Do Palm Tree Attract Snakes?
While palm trees do attract snakes, there's a very specific reason that the reptiles slither up those trees, and it's because of the rodents. Rats, mice, and other rodents can make their homes in palm trees, and the snakes will soon follow.
Mice live in palm trees for shelter, food, and protection from predators that primarily operate on the ground. Unfortunately for them, snakes can climb trees, and several smaller snakes, such as rat snakes, take up residency inside the knotholes of palm trees.
Types Of Snakes That Live In Palm Trees
Rat snakes tend to make their homes in palm trees, and almost all snakes can climb trees and make their homes in them. However, it is fairly uncommon, so there isn't a specific type of snake that will exclusively live up in a tree. If the conditions are right, the snake will do so, but otherwise, they will use the palm tree for a purpose and then move on.
That purpose and the answer to 'what attracts snakes to palm trees' are the same: Food. Mice are the ones that congregate in and around palm trees. Roof rats (palm rats) are the leading rodent pest in Florida and other tropical climates. These sneaky creatures prefer to live off the ground and climb trees like the queen palm, coconut palm, and cabbage palm. Snakes will also climb trees to stay out of reach of their natural predators.
What Trees Attract Snakes?
The trees that attract the mice are the trees that attract the snakes. Any trees with fruit or seeds, such as citrus trees, pecan trees, and even trees that have bird feeders, will bring the mice to your yard. Then those mice will attract the snakes, and they'll climb up the trees to get them.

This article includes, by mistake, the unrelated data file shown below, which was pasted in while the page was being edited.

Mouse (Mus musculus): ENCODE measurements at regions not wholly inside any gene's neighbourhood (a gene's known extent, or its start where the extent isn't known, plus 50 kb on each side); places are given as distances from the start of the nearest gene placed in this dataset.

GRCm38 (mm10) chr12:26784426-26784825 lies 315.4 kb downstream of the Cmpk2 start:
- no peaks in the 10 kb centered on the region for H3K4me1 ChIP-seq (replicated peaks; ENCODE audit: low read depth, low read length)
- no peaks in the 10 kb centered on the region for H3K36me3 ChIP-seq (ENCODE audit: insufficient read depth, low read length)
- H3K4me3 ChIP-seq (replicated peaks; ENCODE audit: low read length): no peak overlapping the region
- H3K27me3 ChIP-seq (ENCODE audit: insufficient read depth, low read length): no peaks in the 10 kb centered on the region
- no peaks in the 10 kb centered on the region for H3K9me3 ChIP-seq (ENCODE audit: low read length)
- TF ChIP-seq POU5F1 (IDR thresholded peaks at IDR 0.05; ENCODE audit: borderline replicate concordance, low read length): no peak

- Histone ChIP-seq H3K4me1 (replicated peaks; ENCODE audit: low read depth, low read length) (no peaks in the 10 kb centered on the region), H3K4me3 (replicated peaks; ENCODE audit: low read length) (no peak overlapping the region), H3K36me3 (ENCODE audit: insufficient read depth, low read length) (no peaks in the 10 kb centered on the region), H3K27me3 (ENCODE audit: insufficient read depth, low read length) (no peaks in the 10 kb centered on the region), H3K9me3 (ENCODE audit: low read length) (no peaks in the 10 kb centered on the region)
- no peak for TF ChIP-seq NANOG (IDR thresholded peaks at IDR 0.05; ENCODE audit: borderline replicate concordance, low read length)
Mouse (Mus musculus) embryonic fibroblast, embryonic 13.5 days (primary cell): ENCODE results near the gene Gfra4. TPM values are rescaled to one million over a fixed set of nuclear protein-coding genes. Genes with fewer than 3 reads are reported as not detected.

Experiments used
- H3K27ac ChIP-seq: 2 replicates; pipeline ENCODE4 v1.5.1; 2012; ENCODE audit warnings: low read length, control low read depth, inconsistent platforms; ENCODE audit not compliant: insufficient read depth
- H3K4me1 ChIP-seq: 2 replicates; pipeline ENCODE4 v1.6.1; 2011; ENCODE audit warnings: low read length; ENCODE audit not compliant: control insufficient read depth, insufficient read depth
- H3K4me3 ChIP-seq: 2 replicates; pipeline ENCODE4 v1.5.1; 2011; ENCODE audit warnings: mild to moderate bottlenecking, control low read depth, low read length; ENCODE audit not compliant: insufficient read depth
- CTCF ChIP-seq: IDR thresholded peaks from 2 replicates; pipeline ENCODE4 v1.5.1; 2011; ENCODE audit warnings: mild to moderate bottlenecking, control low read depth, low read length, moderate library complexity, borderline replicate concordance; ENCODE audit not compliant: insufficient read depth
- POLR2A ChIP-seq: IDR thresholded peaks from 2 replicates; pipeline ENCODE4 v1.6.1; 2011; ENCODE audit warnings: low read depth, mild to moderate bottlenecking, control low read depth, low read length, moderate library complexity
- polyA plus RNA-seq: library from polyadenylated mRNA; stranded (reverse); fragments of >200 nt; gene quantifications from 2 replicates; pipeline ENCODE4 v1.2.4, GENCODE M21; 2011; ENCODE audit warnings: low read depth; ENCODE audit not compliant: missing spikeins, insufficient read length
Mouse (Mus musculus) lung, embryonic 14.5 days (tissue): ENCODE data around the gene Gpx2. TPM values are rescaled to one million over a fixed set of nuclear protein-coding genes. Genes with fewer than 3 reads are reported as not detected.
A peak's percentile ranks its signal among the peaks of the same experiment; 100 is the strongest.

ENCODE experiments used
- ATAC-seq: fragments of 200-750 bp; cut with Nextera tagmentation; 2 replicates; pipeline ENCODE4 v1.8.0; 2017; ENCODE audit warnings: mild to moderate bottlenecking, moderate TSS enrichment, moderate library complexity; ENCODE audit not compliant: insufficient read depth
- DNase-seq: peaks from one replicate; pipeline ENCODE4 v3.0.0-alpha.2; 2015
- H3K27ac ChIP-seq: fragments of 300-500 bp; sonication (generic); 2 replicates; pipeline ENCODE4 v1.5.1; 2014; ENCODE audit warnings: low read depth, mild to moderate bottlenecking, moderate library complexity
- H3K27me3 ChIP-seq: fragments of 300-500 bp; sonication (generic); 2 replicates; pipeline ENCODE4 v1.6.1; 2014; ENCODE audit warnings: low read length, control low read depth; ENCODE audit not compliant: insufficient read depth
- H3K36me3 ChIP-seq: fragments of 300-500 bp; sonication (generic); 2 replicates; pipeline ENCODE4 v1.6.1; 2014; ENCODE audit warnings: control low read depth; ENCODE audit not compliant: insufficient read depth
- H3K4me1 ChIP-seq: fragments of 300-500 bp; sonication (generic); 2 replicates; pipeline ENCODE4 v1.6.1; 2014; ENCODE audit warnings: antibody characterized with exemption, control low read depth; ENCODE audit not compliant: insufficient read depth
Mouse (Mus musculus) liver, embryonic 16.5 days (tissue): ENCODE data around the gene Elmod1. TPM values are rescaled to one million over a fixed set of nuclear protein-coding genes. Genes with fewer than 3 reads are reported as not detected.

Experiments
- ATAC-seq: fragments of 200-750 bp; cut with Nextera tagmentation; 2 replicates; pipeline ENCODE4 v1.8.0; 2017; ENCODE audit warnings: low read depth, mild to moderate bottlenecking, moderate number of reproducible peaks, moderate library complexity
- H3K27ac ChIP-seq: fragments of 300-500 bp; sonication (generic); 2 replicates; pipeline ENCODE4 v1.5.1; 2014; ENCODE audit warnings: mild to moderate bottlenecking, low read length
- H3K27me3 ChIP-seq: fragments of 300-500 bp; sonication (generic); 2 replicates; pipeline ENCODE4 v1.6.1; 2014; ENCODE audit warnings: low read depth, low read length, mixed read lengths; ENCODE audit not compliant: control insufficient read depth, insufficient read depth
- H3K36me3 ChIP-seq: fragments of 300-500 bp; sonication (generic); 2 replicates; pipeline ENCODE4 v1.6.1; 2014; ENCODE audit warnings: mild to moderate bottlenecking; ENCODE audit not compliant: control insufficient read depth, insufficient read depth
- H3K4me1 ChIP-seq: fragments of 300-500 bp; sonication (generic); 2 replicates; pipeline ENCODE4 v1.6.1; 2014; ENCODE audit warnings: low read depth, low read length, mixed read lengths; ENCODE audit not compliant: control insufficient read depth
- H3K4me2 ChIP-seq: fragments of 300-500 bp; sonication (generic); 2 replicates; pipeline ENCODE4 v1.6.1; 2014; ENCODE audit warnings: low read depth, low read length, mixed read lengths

Cedar trees can also attract snakes due to the pleasant scent of the plant, plus mice and other reptiles come to the tree too. It's like a one-stop shop for free dinners for a hungry snake. Make sure to harvest any fruit or nuts before the animals get them, or place repellents around to overpower the strong scents.
How To Keep Snakes Out Of Your Yard
The best way to remove the snakes is to remove their food sources. If you can remove access to the food and water that a snake's prey eats, you will discourage snakes from coming into your yard.
You can also remove any ground cover plants that give them shade in the heat. Snakes and other reptiles are cold-blooded, meaning that they seek outside sources of heat for warmth. They want to stay cool as much as you do on a hot summer day, so make sure to maximize the exposure that the snake gets.
Additionally, if you live in very hot areas, a temperature of 100 degrees Fahrenheit is lethal to a typical snake, so on very hot days, most snakes need to stay cool, or they will die.
If you keep your yard clean, take control of any shade-filled spots snakes can hide in, and trim any tall plants, then you will have created a heated deathtrap for the reptiles.
Repair Your House
Finally, while most snakes can be a yard problem, the real way to keep snakes out of your yard is to fix your house. Snakes will look for anywhere to get warm or cool off, depending on the outside weather. They can crawl under your porch, go under your dryer vent, or even hide inside your house. All of these potential entrances need to be fixed up before you can call your yard snake-free.
Additionally, snake proofing your home and garden can also make sure that rodents don't make nests inside your home as well. You kill two birds with one stone by cutting off both the snakes and their food source!
Trapping and Removing Snakes
Of course, if you manage to find a snake in your yard, you will need to remove it as quickly as you can. Even if it isn't venomous, most snakes can still bite if threatened. If the snake isn't more afraid of you and chooses not to slither away on its own, then you can put on gloves and lift the snake by the tail to carry it away.
You can also get it to bite or coil around a stick or other long object and carry it away as well. If the snake does appear to be poisonous like a rattlesnake, then contact a pest control professional.
Still, all it takes is a bit of common sense and proactiveness, and the snake issue in your yard will easily be solved!